Robotis, Korea

Robotis, Korea
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Sunday, August 10, 2014

My Talk on the DARWIN-OP and 3D Printing. Updated on 8/17/2014

I have been working on this talk for a few weeks but it does not look like I will be doing it now. So I will post it here.

My 3D printing journey to create a DARwIn-OP Clone.

OR My adventures in additive manufacturing. 

Link to my full article on this project.

I have learned a lot during this project and what follows is some highlights.

This is my first 3D printer. I have a love hate relationship with the MakerBot CupCake. I never printed out a usable bracket with this printer but it showed me the possibilities of what a printer could do.

My first usable bracket. This bracket took a lot of trial and error and a whole new generation of printers to come out for me to print it out. 

 I printed it on a first generation UP Plus 3D printer.   The UP printer is a FDM printer.

"Fused deposition modeling (FDM) is an additive manufacturing technology commonly used for modeling, prototyping, and production applications.

FDM works on an "additive" principle by laying down material in layers; a plastic filament or metal wire is unwound from a coil and supplies material to produce a part.

The technology was developed by S. Scott Crump in the late 1980s and was commercialized in 1990.

The term fused deposition modeling and its abbreviation to FDM are trademarked by Stratasys Inc. The exactly equivalent term, fused filament fabrication (FFF), was coined by the members of the RepRap project to give a phrase that would be legally unconstrained in its use. It is also sometimes called Plastic Jet Printing (PJP)."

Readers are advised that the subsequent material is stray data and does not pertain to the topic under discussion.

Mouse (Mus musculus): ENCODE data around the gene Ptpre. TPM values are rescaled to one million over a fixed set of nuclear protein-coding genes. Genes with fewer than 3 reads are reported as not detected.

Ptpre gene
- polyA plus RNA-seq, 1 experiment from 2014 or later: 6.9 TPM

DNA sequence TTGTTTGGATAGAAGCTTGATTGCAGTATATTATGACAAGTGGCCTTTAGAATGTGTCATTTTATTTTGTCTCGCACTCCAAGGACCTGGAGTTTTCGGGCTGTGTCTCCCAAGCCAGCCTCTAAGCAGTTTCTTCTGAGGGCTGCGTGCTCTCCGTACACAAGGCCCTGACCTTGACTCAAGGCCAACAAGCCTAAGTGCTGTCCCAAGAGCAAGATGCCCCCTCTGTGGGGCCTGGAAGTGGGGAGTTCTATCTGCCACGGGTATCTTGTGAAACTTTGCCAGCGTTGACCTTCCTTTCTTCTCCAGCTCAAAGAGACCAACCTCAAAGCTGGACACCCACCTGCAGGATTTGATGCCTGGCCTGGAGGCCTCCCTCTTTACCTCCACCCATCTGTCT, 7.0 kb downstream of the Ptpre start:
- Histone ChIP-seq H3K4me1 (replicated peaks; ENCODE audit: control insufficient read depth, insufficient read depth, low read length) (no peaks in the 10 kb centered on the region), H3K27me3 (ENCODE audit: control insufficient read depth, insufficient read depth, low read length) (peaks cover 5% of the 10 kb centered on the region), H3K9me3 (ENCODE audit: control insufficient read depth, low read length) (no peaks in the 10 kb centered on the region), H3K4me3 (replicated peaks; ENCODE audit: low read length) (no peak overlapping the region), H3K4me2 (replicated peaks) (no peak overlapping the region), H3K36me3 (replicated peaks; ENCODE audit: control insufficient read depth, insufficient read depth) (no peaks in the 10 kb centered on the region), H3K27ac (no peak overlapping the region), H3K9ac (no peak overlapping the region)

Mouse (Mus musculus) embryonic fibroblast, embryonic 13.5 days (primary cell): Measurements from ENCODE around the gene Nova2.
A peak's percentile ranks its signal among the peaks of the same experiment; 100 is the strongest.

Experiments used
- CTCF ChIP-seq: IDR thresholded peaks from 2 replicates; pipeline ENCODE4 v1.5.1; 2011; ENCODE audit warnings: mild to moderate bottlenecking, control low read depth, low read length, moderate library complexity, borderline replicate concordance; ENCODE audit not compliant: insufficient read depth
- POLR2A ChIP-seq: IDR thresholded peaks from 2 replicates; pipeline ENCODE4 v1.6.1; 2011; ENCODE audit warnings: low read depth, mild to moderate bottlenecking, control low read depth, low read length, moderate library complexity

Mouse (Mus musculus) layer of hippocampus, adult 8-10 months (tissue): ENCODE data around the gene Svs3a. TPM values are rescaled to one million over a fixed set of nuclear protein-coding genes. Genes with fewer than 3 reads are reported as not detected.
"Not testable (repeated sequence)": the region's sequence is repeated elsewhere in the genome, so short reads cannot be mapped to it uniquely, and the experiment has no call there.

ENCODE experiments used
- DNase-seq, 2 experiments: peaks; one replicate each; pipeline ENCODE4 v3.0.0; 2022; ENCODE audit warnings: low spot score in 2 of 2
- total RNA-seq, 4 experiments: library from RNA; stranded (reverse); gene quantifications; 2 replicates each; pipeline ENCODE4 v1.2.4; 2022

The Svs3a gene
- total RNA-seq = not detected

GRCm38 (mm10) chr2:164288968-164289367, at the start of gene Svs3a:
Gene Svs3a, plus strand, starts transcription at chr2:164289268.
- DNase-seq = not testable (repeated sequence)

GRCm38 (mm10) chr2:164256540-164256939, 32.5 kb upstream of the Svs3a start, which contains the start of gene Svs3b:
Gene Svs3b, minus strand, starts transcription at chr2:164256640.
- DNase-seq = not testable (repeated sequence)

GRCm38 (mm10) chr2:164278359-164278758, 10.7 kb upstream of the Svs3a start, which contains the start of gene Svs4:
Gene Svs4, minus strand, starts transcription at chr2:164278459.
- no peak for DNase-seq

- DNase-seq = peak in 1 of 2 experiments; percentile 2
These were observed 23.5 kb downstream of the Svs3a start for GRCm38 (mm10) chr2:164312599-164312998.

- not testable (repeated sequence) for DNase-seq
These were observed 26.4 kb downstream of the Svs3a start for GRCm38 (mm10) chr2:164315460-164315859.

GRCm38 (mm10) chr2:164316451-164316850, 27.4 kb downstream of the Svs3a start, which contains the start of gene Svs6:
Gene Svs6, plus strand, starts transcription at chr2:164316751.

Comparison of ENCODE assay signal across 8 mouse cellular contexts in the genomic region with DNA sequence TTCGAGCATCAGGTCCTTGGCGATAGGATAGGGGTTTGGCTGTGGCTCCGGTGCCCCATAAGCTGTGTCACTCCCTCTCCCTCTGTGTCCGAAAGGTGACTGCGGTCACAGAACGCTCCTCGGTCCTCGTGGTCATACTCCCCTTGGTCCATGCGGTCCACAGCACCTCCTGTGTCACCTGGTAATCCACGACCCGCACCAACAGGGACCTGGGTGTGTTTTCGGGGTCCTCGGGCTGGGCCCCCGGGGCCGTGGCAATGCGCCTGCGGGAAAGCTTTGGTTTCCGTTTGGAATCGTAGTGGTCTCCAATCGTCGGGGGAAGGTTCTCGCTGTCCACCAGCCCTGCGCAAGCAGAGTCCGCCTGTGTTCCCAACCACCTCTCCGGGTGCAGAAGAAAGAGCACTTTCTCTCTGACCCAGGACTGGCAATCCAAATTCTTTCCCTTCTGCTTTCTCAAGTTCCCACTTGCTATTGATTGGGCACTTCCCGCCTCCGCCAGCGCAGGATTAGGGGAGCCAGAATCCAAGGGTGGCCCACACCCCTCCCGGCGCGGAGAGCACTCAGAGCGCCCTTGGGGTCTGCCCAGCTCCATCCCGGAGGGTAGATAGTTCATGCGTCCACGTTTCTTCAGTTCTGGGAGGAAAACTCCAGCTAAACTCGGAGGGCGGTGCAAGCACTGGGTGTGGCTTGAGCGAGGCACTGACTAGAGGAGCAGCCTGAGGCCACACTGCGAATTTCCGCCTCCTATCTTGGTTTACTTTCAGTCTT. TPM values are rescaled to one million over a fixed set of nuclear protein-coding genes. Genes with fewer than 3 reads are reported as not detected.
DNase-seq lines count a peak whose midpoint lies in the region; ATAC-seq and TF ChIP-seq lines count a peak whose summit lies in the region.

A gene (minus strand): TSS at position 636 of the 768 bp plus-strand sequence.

I then started my DARwIn-OP project. After lots of trial and error I printed out my first version of the DARWIN-OP. The DARwIn-OP is a open platform robot which made making my clone so much easier.

You can download the plans here. 

DARwIn-OP covers made from nylon by Shapeways. 

"Strong & Flexible plastic is printed with an SLS process that uses a laser to fuse together nylon powder."

"Selective laser sintering (SLS) is an additive manufacturing technique that uses a laser as the power source to sinter powdered material (typically metal), aiming the laser automatically at points in space defined by a 3D model, binding the material together to create a solid structure. It is similar to direct metal laser sintering (DMLS); the two are instantiations of the same concept but differ in technical details. Selective laser melting (SLM) uses a comparable concept, but in SLM the material is fully melted rather than sintered,[1] allowing different properties (crystal structure, porosity, and so on). SLS (as well as the other mentioned AM techniques) is a relatively new technology that so far has mainly been used for rapid prototyping and for low-volume production of component parts. Production roles are expanding as the commercialization of AM technology improves."

First test. Lots of issues but you have to start somewhere.

After more printing, re-calibration of the servos and redesigning of the brackets. Robby the clone is starting to come around but it still needs some work.